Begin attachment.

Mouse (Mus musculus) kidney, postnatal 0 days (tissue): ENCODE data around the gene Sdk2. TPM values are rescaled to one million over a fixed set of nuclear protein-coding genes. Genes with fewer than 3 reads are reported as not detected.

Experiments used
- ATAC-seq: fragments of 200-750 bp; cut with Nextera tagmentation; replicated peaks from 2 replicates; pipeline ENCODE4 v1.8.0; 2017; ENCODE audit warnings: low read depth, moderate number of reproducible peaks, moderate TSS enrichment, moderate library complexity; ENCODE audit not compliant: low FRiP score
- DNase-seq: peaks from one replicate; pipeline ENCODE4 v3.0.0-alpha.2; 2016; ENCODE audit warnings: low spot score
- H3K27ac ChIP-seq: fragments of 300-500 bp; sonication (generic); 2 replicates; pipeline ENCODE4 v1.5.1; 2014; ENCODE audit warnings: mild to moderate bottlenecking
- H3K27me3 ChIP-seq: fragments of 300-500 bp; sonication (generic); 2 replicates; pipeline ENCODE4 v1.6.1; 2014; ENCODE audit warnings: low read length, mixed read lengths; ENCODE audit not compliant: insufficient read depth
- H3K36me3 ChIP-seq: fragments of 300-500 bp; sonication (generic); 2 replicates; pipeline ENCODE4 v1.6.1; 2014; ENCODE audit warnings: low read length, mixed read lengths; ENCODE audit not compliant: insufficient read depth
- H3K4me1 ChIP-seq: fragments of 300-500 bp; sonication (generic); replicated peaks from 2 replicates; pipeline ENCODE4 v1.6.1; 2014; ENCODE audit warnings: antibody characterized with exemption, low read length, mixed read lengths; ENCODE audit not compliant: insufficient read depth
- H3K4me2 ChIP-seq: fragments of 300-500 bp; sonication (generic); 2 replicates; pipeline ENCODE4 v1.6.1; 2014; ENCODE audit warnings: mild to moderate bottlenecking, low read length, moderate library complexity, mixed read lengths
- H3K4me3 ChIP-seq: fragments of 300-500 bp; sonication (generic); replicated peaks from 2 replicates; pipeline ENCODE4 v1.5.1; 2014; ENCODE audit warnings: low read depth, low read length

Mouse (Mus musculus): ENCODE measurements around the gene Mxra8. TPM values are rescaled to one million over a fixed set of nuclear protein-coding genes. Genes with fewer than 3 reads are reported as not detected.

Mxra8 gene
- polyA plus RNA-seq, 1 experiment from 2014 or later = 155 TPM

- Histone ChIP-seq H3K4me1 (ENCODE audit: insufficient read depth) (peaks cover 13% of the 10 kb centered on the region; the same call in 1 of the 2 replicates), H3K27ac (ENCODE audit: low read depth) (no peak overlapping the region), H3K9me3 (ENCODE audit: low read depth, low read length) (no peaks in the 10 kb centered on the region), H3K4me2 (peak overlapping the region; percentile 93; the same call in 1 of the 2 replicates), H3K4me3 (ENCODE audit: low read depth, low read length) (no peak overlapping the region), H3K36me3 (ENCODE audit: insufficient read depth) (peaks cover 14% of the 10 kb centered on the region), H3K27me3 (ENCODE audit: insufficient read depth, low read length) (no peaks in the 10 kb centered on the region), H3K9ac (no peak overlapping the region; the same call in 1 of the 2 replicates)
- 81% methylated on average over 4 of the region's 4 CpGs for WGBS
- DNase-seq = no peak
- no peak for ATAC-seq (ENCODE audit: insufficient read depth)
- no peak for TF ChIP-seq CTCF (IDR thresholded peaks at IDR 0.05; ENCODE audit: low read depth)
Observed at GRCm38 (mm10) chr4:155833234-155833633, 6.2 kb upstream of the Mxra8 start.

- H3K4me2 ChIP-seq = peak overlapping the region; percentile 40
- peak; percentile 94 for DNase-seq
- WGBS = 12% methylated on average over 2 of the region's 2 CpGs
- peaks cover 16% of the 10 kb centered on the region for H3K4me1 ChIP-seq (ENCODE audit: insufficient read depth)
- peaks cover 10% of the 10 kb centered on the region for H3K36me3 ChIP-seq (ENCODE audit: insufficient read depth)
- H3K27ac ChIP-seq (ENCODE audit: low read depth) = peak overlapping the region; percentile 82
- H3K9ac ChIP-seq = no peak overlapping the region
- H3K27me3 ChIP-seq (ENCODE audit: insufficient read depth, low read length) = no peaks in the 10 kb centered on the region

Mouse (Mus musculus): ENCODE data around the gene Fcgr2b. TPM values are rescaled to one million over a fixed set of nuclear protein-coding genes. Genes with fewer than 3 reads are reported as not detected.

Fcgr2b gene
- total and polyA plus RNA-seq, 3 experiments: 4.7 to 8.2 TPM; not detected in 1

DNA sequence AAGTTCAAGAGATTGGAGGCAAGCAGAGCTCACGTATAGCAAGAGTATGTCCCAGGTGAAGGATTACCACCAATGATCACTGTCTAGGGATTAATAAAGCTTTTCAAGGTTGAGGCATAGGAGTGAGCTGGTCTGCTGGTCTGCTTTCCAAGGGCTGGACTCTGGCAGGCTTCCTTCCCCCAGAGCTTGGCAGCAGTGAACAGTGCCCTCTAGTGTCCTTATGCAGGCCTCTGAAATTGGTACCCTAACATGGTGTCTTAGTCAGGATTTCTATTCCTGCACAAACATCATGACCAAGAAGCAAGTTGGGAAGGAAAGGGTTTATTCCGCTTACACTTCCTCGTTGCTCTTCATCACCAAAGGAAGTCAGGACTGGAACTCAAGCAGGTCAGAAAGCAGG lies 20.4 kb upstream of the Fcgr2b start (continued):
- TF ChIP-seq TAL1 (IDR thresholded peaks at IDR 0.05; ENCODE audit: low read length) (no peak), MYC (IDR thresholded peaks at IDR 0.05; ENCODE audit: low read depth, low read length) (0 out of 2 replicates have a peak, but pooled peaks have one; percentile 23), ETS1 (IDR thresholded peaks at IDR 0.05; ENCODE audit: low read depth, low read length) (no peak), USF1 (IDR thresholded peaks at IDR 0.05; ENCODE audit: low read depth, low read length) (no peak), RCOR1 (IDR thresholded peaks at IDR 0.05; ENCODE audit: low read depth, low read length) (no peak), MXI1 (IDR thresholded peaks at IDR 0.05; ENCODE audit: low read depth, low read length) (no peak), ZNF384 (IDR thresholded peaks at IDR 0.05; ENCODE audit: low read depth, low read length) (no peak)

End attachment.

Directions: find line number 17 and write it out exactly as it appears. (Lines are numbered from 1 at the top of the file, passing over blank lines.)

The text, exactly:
- no peak for ATAC-seq (ENCODE audit: insufficient read depth)